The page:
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Alasa Farms preserves barns, rescues animalsAlasa Farms preserves barns, rescues animals

Barn Spotlight: The historic farm features barns dating back to the early 1800s.

5 Min Read
Horse Barn at Alasa Farms in North Rose, N.Y.
HOME FOR HORSES: The Horse Barn at Alasa Farms in North Rose, N.Y., was built in the early 1800s. It used to house prized Hackney horses, but it currently houses 20 rescue horses.Photos courtesy of Alasa Farms

Alasa Farms in North Rose, N.Y., is a special place, not only for providing a home for Cracker Box Palace, a farm animal rescue operation, but also in preserving a historic farm.

Listed on the New York State Register of Historic Places, the farm features a few barns dating back to the 1820s. It is not only the age of the structures, but also how they were built and used that make them exceptional.

“You can’t build barns like they used to,” says Sara Buys, farm director since 2020. “I have friends who have put up brand-new pole barns and have tons of problems. We’re in 200-year-old barns that are so sturdy and stable, even the structure of the wood and how dense it is. The timber they have now for lumber is so thin. It breaks so easy. Our barns are just solid.”

The farm’s Shaker barn, main house and deacon’s house were built in the early 1800s. Other historic buildings on the property date back to the 1920s.

The West Barn is a historic bank-style barn. Now used to quarantine sick animals, this barn once housed prized Belgian workhorses, and at one point was a home to American Shorthorn milking cattle.

“We have display cases of hundreds of ribbons from their bull in the 1920s,” Buys says.

The Horse Barn was built in the early 1800s and currently houses 20 rescue horses. The hay chutes allow workers to disperse hay from the mow directly into the hay rack in each stall.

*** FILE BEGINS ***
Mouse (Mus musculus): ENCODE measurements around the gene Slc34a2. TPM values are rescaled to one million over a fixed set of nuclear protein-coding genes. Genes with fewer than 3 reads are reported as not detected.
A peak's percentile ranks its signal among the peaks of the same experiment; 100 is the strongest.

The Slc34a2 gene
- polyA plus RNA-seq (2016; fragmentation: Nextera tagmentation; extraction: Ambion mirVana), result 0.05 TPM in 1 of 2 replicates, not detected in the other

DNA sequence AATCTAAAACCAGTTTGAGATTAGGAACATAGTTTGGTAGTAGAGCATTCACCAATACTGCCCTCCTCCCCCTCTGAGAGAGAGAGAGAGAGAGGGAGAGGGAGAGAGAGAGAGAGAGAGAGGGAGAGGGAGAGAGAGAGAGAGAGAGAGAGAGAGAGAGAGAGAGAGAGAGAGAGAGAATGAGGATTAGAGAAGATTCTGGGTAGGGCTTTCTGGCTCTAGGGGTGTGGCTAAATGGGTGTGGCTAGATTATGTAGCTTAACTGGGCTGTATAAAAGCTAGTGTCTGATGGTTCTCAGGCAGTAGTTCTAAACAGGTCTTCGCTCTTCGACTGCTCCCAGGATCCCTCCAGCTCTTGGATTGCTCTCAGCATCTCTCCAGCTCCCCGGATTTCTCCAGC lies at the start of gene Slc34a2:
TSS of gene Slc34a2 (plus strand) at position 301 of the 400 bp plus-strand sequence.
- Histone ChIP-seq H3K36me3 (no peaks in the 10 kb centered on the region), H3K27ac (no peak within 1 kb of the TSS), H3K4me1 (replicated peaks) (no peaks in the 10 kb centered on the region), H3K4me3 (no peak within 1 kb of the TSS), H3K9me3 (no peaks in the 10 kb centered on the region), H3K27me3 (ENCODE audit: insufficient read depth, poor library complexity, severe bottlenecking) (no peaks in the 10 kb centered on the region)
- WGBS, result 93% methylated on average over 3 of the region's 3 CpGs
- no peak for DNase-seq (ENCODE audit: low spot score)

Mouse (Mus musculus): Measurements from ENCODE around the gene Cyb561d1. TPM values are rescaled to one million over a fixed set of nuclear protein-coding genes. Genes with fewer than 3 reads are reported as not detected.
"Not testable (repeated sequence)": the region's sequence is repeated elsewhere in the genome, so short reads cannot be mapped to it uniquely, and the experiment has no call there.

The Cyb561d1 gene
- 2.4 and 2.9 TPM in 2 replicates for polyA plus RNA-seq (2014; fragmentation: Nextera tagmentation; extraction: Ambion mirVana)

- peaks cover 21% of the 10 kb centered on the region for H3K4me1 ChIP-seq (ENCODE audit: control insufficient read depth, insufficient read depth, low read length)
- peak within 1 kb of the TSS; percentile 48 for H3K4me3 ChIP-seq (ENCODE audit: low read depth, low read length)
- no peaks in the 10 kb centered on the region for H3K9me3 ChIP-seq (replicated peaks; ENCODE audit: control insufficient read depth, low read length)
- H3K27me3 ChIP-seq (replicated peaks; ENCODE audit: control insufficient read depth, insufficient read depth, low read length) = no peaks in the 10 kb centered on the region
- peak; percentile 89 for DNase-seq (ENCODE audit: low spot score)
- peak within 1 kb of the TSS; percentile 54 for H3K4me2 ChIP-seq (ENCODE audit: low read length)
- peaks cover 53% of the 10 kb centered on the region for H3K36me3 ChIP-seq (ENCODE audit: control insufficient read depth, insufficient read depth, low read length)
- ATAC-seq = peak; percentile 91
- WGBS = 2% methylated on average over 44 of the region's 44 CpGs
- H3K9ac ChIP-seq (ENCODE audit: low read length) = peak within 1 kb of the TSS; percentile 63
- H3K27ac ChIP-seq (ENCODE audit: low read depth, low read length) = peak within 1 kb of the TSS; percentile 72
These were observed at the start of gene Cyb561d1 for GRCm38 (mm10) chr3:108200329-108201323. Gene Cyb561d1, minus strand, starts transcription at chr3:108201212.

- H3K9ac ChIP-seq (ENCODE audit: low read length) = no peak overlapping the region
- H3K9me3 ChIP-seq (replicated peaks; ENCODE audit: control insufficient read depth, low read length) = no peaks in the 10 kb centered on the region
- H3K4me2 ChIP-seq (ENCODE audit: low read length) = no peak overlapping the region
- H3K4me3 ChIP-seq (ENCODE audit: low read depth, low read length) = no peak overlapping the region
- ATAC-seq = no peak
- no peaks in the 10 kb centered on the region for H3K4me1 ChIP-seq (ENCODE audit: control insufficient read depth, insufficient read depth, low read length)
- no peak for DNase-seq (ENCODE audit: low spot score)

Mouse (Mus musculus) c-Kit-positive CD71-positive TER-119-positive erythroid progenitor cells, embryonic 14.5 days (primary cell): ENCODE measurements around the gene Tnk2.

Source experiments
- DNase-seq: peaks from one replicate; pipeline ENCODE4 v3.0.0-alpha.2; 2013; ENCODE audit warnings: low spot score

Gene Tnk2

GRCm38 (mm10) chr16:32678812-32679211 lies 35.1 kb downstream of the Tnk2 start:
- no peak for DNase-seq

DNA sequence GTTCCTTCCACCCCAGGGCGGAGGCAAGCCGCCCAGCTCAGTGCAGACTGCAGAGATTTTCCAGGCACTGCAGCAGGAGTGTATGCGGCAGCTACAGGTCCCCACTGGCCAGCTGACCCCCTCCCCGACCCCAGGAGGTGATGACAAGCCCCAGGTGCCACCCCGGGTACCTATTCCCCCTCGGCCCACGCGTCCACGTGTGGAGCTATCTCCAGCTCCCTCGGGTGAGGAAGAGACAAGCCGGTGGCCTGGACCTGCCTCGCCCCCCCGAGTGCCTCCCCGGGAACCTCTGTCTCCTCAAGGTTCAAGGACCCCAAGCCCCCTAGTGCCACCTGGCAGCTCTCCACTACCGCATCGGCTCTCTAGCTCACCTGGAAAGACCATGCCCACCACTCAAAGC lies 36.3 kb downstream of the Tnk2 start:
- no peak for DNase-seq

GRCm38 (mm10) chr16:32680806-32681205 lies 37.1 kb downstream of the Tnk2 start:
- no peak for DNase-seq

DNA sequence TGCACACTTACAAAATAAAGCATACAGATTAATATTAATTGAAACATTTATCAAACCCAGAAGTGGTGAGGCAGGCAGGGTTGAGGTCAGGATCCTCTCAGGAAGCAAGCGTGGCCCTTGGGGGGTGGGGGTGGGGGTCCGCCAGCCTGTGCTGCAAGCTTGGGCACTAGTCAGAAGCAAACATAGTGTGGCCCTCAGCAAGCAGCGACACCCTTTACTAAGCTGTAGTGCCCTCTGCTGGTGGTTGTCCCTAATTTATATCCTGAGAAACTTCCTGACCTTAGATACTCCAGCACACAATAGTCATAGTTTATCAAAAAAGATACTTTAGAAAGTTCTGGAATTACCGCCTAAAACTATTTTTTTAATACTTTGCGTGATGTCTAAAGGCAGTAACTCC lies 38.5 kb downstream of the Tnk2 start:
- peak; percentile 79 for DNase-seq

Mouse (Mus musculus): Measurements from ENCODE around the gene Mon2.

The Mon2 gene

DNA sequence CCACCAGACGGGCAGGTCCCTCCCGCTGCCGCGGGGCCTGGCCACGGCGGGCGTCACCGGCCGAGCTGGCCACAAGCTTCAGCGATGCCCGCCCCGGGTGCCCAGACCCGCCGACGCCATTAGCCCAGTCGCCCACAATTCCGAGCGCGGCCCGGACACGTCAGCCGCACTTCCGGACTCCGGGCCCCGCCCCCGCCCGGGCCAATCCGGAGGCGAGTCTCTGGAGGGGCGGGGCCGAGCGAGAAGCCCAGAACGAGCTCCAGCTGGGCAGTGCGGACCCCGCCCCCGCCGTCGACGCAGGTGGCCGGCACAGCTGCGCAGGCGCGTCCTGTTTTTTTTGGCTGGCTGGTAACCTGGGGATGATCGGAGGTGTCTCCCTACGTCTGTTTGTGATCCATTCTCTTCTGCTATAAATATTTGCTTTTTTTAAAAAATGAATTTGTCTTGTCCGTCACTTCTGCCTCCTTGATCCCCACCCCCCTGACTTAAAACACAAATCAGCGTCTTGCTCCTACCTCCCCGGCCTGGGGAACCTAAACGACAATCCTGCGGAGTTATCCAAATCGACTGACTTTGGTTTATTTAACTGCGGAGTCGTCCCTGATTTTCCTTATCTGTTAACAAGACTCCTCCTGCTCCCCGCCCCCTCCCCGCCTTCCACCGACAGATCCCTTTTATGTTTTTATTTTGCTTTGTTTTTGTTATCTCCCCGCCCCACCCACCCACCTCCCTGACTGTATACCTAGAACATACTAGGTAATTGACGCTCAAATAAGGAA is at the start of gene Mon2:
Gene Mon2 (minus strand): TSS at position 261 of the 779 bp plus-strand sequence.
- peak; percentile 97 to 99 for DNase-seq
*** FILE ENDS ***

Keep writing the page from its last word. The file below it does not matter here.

Alasa Farms is listed on the New York State Register of Historic Places for its barns and other structures that date back to the early 1800s. It is home to Cracker Box Palace, a farm animal rehab and rescue organization.

The barn still has its original plumbing for an automatic watering system. Unfortunately, for the staff of eight and the volunteers who help, these no longer work as years of rust rendered them inoperable. The pipes were left in place to show how advanced Alasa Farms was in its day. The Horse Barn was originally a breeding barn for Hackney ponies.

“We have a few of the remaining bloodlines of those horses,” Buys says. “They were willed to Alasa Farms because the owner wanted them to live here.”

The large structure includes a buried basement with Jamesway vents on the top.

“With the stalls in the basement, it stays 40 degrees, even in the winter, because of how it’s set up,” Buys says. “It’s amazing how much they knew what to do 100 years ago that people still don’t know and do today.”

The barn also has its original motor for the door, although it is no longer in service. Rather than opening the door, the motor electrified the door to zap pesky bugs.

The barn also featured a pully system that used Belgian workhorses to pull the door up and down, and platforms in the hay mow to move hay on a track to each chute.